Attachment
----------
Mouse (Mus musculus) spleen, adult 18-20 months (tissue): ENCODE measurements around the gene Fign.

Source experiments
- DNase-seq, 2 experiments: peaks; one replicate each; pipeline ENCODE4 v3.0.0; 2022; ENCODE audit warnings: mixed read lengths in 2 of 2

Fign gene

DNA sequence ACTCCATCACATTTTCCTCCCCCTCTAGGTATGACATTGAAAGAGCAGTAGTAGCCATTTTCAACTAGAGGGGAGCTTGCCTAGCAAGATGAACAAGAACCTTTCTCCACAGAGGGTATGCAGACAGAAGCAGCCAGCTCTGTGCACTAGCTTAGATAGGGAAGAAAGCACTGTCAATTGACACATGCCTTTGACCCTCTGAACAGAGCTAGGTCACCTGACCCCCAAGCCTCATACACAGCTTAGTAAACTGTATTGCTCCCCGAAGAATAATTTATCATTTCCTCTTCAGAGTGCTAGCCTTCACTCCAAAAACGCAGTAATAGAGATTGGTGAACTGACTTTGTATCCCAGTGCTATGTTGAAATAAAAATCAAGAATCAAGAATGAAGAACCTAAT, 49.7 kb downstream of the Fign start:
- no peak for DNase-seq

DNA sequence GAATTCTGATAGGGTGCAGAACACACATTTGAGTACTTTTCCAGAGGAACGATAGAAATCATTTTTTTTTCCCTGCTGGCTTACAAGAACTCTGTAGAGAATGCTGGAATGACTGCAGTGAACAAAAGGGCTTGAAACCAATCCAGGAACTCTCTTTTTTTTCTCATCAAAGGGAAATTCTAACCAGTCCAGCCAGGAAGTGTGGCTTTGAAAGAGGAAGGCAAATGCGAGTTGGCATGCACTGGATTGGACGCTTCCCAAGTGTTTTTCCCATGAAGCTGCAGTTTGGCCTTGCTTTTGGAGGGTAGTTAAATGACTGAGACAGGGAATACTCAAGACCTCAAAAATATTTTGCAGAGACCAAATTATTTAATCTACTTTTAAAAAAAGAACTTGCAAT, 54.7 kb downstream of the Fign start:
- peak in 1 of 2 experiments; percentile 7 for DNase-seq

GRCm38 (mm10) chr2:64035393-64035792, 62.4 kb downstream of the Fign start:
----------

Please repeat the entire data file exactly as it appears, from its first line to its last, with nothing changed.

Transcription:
Mouse (Mus musculus) spleen, adult 18-20 months (tissue): ENCODE measurements around the gene Fign.

Source experiments
- DNase-seq, 2 experiments: peaks; one replicate each; pipeline ENCODE4 v3.0.0; 2022; ENCODE audit warnings: mixed read lengths in 2 of 2

Fign gene

DNA sequence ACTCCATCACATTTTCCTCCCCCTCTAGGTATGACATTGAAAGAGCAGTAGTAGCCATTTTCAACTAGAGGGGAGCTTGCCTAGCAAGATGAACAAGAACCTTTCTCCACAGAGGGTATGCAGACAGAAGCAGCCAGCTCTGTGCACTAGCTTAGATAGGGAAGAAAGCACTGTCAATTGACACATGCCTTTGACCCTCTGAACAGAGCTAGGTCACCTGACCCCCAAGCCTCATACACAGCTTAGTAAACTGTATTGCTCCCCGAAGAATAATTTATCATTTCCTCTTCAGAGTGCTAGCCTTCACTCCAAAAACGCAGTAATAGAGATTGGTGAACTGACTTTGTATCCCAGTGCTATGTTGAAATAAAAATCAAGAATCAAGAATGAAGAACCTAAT, 49.7 kb downstream of the Fign start:
- no peak for DNase-seq

DNA sequence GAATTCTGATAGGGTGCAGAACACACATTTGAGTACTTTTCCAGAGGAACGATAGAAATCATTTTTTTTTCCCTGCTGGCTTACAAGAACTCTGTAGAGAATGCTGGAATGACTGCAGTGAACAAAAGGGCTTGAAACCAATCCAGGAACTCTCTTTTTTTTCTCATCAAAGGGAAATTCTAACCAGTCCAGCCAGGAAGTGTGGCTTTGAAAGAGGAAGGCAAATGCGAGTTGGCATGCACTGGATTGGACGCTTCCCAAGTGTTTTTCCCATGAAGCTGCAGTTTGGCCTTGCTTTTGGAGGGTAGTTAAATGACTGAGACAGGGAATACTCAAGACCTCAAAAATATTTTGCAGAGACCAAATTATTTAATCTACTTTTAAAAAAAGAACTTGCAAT, 54.7 kb downstream of the Fign start:
- peak in 1 of 2 experiments; percentile 7 for DNase-seq

GRCm38 (mm10) chr2:64035393-64035792, 62.4 kb downstream of the Fign start: